I don’t mean that I drive a Suburban… I am, for better or worse, a white guy who lives in the suburbs. I would much rather be referred to as a Charcoal Grey Porsche Guy but that, also for better or worse, is a ways off.
I have been listening to a lot of Gil Scott-Heron as of late. His death made me want to really delve in a lot more deeply than I ever had. A few things strike me… First, his music is incredible and is just so easy to listen to. I don’t know why I was not listening more… Well… Okay, I kinda do… It’s because I have so much, perhaps too much music and I don’t always cycle through it the way I should. The main impetus for this blog was to listen to albums and iTunes I have and perhaps lost track of, but new artists and discoveries and albums keep coming into the mix, and have played a big part of it. The main thing is that I am trying to honor that spontaneous spirit and go where the day, or the music, takes me.
The second thing about Gil Scott-Heron is the sad irony of his music and life. He articulates the African-American struggle so eloquently, especially when it comes to the bottle and drugs, but then fell victim to addiction himself. It is rare to have music be so good and still have an activist message. It seems that, too often, one trumps the other. But not here. Not even close.
Gil Scott-Heron – Pieces of A Man
This was a tough call, as Winter in America is so damn good, too… and his compilation The Revolution Will Not Be Televised has been in equal and constant rotation.
This one, his first studio album, came out in 1971 and features his frequent and brilliant collaborator Brian Jackson on keys, as well as Ron Carter on bass and a bunch of other jazz and R&B greats. It is a big fusion plate full of jazz, funk, soul and R&B and obviously influenced the world of Rap and Hip Hop that would come along later. Just check out all the RIP tweets he is getting. He was truly the “Godfather of Rap.”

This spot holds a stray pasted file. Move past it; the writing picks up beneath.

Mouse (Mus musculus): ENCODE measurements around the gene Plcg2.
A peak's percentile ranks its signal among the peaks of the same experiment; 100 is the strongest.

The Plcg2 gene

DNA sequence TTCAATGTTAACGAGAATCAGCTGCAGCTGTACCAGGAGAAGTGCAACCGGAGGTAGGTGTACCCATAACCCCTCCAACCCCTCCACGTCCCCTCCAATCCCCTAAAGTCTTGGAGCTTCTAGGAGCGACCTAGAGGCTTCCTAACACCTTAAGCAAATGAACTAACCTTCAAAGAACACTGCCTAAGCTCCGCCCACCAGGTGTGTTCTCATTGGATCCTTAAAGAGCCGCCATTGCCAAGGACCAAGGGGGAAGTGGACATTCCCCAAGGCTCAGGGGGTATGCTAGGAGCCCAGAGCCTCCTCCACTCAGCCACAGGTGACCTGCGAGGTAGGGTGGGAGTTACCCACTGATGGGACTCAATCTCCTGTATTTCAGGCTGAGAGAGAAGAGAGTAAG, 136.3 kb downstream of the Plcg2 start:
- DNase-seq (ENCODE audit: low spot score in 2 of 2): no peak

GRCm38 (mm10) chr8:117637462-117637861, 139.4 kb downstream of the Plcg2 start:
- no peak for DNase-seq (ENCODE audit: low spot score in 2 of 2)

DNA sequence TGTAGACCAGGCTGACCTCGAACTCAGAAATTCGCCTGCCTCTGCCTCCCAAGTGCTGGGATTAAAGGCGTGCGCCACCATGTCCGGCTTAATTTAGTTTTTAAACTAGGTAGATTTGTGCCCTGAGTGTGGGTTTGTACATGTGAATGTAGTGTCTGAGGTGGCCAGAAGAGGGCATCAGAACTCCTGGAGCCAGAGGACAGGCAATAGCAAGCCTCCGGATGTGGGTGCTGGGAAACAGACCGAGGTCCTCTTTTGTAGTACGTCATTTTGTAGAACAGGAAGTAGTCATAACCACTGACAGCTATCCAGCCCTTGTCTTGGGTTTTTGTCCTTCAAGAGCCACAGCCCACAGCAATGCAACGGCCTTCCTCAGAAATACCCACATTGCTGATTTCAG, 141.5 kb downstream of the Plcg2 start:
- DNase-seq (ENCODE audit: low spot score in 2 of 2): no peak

His voice, whether singing or speaking or both, is just so warm and expressive and amazing. You hear him living and struggling in each and every note.
These lines in particular from “Home is Where the Hatred Is” grabbed me…
“Home is where the hatred is
Home is filled with pain and it
Might not be such a bad idea if i never, never went home again.”
I often joke about how my normal upbringing and loving, kind parents screwed me artistically. I was at the Tim Burton exhibit at LACMA yesterday and thought the same thing. I mean, don’t get me wrong, I’ll take the love and skip the pain… but those feelings of isolation and not fitting in do wonders for the artistic palate.
Anyway… RIP Gil Scott-Heron. No need for me to call out songs or offer my takes… the music is brilliant and speaks for itself… and not only should be listened to… but MUST be listened to.
And this is coming from the average white guy who does not have a band. Peace.